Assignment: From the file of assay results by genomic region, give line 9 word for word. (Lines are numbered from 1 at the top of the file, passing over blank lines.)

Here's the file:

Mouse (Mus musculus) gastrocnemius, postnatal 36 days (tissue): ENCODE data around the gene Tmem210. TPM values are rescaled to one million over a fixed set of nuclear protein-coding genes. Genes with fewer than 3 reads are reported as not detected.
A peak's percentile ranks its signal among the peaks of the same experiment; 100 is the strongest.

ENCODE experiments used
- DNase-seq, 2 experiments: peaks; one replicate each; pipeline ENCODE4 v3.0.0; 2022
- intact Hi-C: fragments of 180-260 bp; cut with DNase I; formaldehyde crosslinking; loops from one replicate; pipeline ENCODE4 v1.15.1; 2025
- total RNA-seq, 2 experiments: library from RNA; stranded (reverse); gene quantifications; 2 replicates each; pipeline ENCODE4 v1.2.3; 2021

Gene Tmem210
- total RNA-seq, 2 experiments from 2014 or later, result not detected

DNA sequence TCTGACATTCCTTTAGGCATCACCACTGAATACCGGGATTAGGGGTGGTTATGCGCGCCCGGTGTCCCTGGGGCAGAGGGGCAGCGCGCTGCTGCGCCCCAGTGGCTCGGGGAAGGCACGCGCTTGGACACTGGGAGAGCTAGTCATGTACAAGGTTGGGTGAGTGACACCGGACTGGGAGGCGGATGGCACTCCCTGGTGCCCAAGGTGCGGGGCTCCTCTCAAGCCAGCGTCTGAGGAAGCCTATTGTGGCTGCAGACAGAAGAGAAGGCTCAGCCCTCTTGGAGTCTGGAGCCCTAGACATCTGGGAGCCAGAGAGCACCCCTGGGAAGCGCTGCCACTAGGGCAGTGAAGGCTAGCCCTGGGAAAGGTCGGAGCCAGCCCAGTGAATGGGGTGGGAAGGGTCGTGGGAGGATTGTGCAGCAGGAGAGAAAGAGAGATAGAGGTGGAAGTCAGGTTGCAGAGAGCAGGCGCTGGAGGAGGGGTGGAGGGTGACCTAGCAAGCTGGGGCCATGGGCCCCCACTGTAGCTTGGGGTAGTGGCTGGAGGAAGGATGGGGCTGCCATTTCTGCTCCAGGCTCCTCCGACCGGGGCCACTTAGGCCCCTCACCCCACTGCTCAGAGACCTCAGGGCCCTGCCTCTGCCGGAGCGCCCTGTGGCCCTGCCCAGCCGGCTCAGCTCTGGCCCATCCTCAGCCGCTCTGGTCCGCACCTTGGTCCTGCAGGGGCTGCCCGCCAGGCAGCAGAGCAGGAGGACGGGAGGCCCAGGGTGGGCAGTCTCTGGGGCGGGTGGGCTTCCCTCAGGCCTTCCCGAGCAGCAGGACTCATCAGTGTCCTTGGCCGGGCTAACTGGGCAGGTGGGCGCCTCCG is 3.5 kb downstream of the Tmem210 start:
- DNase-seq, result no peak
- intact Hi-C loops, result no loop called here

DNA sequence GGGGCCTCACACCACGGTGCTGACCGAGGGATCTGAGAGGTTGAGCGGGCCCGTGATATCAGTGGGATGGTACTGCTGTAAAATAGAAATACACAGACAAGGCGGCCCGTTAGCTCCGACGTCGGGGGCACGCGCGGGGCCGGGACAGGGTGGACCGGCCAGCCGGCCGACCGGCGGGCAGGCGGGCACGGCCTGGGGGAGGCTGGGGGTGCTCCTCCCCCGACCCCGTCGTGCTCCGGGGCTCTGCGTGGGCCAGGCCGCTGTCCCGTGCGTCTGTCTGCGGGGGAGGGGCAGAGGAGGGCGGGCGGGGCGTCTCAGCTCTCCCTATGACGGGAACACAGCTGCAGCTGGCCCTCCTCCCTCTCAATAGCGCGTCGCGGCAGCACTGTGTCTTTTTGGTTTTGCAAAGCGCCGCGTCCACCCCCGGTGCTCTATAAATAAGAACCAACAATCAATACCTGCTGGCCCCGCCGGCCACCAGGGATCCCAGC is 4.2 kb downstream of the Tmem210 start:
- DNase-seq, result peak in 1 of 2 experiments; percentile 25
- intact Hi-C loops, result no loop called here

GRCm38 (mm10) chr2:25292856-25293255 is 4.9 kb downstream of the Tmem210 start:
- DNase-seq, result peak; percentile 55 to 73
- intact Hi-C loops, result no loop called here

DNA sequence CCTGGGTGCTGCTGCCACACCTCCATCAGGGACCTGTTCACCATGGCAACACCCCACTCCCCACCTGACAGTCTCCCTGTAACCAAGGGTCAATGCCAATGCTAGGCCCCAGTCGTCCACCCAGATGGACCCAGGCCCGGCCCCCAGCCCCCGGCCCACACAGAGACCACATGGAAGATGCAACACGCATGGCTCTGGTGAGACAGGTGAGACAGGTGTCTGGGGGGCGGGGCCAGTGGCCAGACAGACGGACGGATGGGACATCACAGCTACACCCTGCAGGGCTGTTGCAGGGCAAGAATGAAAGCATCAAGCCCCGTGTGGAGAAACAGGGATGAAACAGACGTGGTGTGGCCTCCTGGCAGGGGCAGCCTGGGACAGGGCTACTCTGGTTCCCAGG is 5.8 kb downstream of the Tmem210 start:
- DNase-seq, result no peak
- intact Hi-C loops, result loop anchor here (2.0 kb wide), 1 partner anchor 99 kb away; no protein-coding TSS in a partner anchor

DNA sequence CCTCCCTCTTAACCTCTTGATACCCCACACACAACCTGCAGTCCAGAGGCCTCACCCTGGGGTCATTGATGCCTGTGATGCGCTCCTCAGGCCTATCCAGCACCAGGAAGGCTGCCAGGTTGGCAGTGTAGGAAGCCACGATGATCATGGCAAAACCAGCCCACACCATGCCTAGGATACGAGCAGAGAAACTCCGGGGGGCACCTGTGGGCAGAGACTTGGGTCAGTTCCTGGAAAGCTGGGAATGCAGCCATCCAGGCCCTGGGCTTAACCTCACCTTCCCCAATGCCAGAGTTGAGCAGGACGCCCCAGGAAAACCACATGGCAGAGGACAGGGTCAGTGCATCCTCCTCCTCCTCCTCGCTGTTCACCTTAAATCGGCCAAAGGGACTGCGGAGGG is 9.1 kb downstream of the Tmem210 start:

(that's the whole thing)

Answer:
DNA sequence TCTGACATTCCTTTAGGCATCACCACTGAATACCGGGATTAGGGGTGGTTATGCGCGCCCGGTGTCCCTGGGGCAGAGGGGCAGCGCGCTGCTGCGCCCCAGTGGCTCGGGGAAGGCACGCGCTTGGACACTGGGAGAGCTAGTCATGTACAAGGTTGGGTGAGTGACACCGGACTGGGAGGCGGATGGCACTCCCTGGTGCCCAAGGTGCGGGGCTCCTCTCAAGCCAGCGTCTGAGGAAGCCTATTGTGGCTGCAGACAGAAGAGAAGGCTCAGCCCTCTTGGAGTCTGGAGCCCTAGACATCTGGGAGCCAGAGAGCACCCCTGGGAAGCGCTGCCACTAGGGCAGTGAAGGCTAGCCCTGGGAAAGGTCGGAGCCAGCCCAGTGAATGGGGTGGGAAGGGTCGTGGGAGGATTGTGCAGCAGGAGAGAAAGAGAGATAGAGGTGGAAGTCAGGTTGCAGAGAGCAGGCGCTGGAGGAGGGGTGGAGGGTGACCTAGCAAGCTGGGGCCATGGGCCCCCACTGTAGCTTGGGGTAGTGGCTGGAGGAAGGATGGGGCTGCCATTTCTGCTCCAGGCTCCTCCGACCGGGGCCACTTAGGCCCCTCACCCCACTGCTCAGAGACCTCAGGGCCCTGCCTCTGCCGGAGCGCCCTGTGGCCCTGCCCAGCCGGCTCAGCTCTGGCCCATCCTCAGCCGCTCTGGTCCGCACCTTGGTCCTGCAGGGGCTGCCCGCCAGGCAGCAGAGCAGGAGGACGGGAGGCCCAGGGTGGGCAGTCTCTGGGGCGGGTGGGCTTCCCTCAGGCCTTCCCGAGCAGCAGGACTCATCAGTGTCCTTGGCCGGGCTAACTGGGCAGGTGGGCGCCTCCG is 3.5 kb downstream of the Tmem210 start: